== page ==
Free the Spanish ham for US tables

Financial Times


December 27, 2004

Leslie Crawford

Christopher Columbus carried it on his second voyage to the Americas. Hernando de Soto, discoverer of Florida, would not have left home without it. George Washington made it on his farm in Mount Vernon.

Today, sadly, Americans are denied a Spanish delicacy enjoyed by their forebears. It is against US law to import jamón ibérico - the hind leg of an Iberian pig, hoof attached, swaddled in fat, covered in a thin green layer of protective mould, occasionally sprouting wiry black pig hair - because Spain does not have a single slaughterhouse that conforms to the regulations of the US Department of Agriculture.

While its appearance may offend more sensitive souls, the taste of jamón ibérico inspires a cult-like devotion among international foodies. This caviar of cured hams gets its sweet, nutty flavour because Iberian pigs are allowed to roam the oak forests of western Spain where they feast on nothing but wild acorns.

Devotees include Alain Senderens, chef of the Michelin three-star Lucas Carton restaurant in Paris, and Joel Robuchon, a chef whose bespoke hams are tagged and cured at Carnicas Joselito in the town of Guijuelo, two hours west of Madrid. Joselito hams cost between $600 (£310) and $1,000, with a minimum purchase of 50. There is a five-year waiting list and no secondary market.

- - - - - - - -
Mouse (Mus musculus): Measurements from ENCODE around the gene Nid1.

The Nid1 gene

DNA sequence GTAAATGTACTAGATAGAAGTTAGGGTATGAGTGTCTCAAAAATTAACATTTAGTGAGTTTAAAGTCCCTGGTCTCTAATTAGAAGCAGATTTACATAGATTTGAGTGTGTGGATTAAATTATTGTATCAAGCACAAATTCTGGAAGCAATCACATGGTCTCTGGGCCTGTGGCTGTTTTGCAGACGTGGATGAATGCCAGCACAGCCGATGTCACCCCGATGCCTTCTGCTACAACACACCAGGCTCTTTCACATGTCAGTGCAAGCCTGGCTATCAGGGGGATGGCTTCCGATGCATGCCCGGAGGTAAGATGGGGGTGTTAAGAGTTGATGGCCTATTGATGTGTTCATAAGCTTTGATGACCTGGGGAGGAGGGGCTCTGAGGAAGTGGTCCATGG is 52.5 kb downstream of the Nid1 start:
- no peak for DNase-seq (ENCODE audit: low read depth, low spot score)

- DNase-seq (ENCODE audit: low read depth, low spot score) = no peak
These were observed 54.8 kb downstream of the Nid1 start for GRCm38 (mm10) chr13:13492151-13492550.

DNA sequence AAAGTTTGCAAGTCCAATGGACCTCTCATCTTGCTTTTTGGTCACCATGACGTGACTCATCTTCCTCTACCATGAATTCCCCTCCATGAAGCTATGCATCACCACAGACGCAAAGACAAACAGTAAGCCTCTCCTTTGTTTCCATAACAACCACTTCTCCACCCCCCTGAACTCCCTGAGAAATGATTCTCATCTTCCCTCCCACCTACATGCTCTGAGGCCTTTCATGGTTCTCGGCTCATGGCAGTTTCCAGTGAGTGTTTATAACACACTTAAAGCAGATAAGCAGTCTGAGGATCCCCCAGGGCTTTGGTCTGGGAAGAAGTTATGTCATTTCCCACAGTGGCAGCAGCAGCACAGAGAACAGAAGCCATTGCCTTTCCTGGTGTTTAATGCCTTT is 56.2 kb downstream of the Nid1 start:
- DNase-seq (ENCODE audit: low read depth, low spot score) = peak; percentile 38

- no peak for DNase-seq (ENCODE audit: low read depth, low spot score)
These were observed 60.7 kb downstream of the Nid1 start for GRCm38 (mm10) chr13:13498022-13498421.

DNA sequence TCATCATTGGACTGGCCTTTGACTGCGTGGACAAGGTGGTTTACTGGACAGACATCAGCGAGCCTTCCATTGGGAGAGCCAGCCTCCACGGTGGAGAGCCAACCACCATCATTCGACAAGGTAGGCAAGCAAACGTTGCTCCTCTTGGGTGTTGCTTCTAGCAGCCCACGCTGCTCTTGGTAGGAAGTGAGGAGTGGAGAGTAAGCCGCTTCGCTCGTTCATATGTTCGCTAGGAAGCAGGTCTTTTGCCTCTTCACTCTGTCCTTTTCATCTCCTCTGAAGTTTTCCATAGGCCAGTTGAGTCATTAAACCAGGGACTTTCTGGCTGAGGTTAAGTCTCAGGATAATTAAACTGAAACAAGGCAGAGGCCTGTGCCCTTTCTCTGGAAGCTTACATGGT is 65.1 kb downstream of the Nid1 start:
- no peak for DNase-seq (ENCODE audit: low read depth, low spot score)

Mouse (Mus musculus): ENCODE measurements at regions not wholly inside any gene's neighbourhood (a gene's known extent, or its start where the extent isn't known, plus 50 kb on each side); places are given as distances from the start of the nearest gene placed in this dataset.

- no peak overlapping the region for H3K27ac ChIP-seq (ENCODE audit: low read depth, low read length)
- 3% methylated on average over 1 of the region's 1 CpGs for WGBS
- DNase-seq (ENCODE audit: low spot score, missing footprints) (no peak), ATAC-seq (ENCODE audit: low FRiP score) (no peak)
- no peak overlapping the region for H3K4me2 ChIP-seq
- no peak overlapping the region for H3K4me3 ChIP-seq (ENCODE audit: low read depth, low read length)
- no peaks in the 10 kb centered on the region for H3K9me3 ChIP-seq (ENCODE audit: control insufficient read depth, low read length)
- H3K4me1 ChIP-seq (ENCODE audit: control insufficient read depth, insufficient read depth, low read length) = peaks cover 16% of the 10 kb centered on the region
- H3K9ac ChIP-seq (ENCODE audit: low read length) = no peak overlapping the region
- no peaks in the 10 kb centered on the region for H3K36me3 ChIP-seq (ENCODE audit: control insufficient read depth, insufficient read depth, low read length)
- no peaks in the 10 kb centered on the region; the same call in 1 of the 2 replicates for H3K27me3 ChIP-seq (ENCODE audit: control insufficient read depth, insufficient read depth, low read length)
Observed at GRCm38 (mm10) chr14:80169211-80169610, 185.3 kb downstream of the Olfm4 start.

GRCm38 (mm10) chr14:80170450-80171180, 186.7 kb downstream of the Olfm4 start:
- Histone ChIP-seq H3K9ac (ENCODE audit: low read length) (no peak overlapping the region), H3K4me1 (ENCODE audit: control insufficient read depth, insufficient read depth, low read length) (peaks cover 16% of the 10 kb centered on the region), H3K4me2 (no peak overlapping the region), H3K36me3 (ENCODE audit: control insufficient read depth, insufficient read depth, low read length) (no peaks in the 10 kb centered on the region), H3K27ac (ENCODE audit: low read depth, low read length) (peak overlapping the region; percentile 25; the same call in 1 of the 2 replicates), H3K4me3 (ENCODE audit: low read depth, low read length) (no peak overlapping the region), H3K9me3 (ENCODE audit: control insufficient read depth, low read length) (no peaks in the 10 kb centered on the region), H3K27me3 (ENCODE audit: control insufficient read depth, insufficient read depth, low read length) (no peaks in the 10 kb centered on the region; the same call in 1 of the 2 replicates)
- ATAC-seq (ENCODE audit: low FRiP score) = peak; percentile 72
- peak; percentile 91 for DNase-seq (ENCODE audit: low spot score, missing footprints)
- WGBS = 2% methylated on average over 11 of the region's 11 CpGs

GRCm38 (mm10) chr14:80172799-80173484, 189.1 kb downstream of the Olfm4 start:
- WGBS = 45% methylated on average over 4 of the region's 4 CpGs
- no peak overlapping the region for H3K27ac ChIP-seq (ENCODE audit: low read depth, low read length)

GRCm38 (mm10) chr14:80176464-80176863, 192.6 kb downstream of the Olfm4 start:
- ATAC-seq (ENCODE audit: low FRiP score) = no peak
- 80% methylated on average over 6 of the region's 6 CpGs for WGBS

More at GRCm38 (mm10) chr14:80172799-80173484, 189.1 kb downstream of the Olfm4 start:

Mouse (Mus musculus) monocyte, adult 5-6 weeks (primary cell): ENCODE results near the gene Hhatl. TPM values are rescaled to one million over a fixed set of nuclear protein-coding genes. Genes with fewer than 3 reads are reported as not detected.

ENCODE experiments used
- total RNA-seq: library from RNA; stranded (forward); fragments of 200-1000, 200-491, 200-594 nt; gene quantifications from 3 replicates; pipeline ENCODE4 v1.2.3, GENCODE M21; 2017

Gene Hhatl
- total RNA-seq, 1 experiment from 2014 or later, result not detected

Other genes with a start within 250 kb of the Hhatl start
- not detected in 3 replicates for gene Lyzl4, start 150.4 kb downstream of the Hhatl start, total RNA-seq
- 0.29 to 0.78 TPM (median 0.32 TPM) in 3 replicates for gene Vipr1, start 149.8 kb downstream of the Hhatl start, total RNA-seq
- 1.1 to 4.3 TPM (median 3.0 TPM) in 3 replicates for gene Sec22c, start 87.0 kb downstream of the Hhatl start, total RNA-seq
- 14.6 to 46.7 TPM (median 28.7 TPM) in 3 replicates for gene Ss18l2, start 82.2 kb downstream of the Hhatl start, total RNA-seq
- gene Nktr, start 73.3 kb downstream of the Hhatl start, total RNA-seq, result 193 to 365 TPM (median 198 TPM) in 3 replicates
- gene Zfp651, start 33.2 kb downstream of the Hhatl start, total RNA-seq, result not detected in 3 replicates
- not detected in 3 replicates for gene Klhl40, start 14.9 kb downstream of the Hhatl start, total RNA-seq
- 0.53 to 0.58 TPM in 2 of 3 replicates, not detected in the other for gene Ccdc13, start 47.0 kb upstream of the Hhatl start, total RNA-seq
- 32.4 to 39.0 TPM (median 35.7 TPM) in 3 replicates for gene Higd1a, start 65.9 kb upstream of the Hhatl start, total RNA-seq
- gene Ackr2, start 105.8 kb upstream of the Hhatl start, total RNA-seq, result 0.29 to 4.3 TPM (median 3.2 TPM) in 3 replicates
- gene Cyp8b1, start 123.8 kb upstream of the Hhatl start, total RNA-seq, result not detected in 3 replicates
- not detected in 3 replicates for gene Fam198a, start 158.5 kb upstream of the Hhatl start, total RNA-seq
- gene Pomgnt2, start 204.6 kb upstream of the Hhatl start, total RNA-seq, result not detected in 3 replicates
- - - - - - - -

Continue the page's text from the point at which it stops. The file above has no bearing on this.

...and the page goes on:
Another waiting list is building up at, an online purveyor of Spanish food based in Williamsburg, Virginia. For a $250 deposit, customers get the right to buy a jamón ibérico when it finally becomes legal in the US.

Don Harris, a former US navy chaplain who runs Latienda with his family, says he has 250 investors on his books. "It has become the thing," he says. "That obscure object of desire which Americans just can't get."

Some impatient Americans have broken the law in the quest to smuggle a few slices of jamón ibérico past the "beagle brigade" at US customs.

But the penalties are stiff, and the chances of being caught, since September 11 2001, are much greater than before. Mr Harris says one Californian woman was fined $2,000 for trying to smuggle in a chorizo ibérico - not even the real ham. She got off lightly. Jamón smugglers face federal prosecution, 10-year jail sentences and $50,000 fines.

Fortunately, the taste of jamón ibérico, sliced thinly and spread over bread rubbed with tomatoes and olive oil, may soon cease to be an illicit pleasure in the US.

Mr Harris has reached an agreement with Covap, one of the four top producers of jamón ibérico in Spain, which will supply Latienda with jamones as soon as its new abattoir in Córdoba is certified by the US Department of Agriculture.

"We don't have a firm date yet, but we expect Covap to clear the US regulatory hurdles in the first four months of 2005," Mr Harris says. With the curing of ibérico ham taking from 18 months to three years, he expects to be able to import his first jamones ibéricos in July 2007.

The writer is the FT's Madrid bureau chief.

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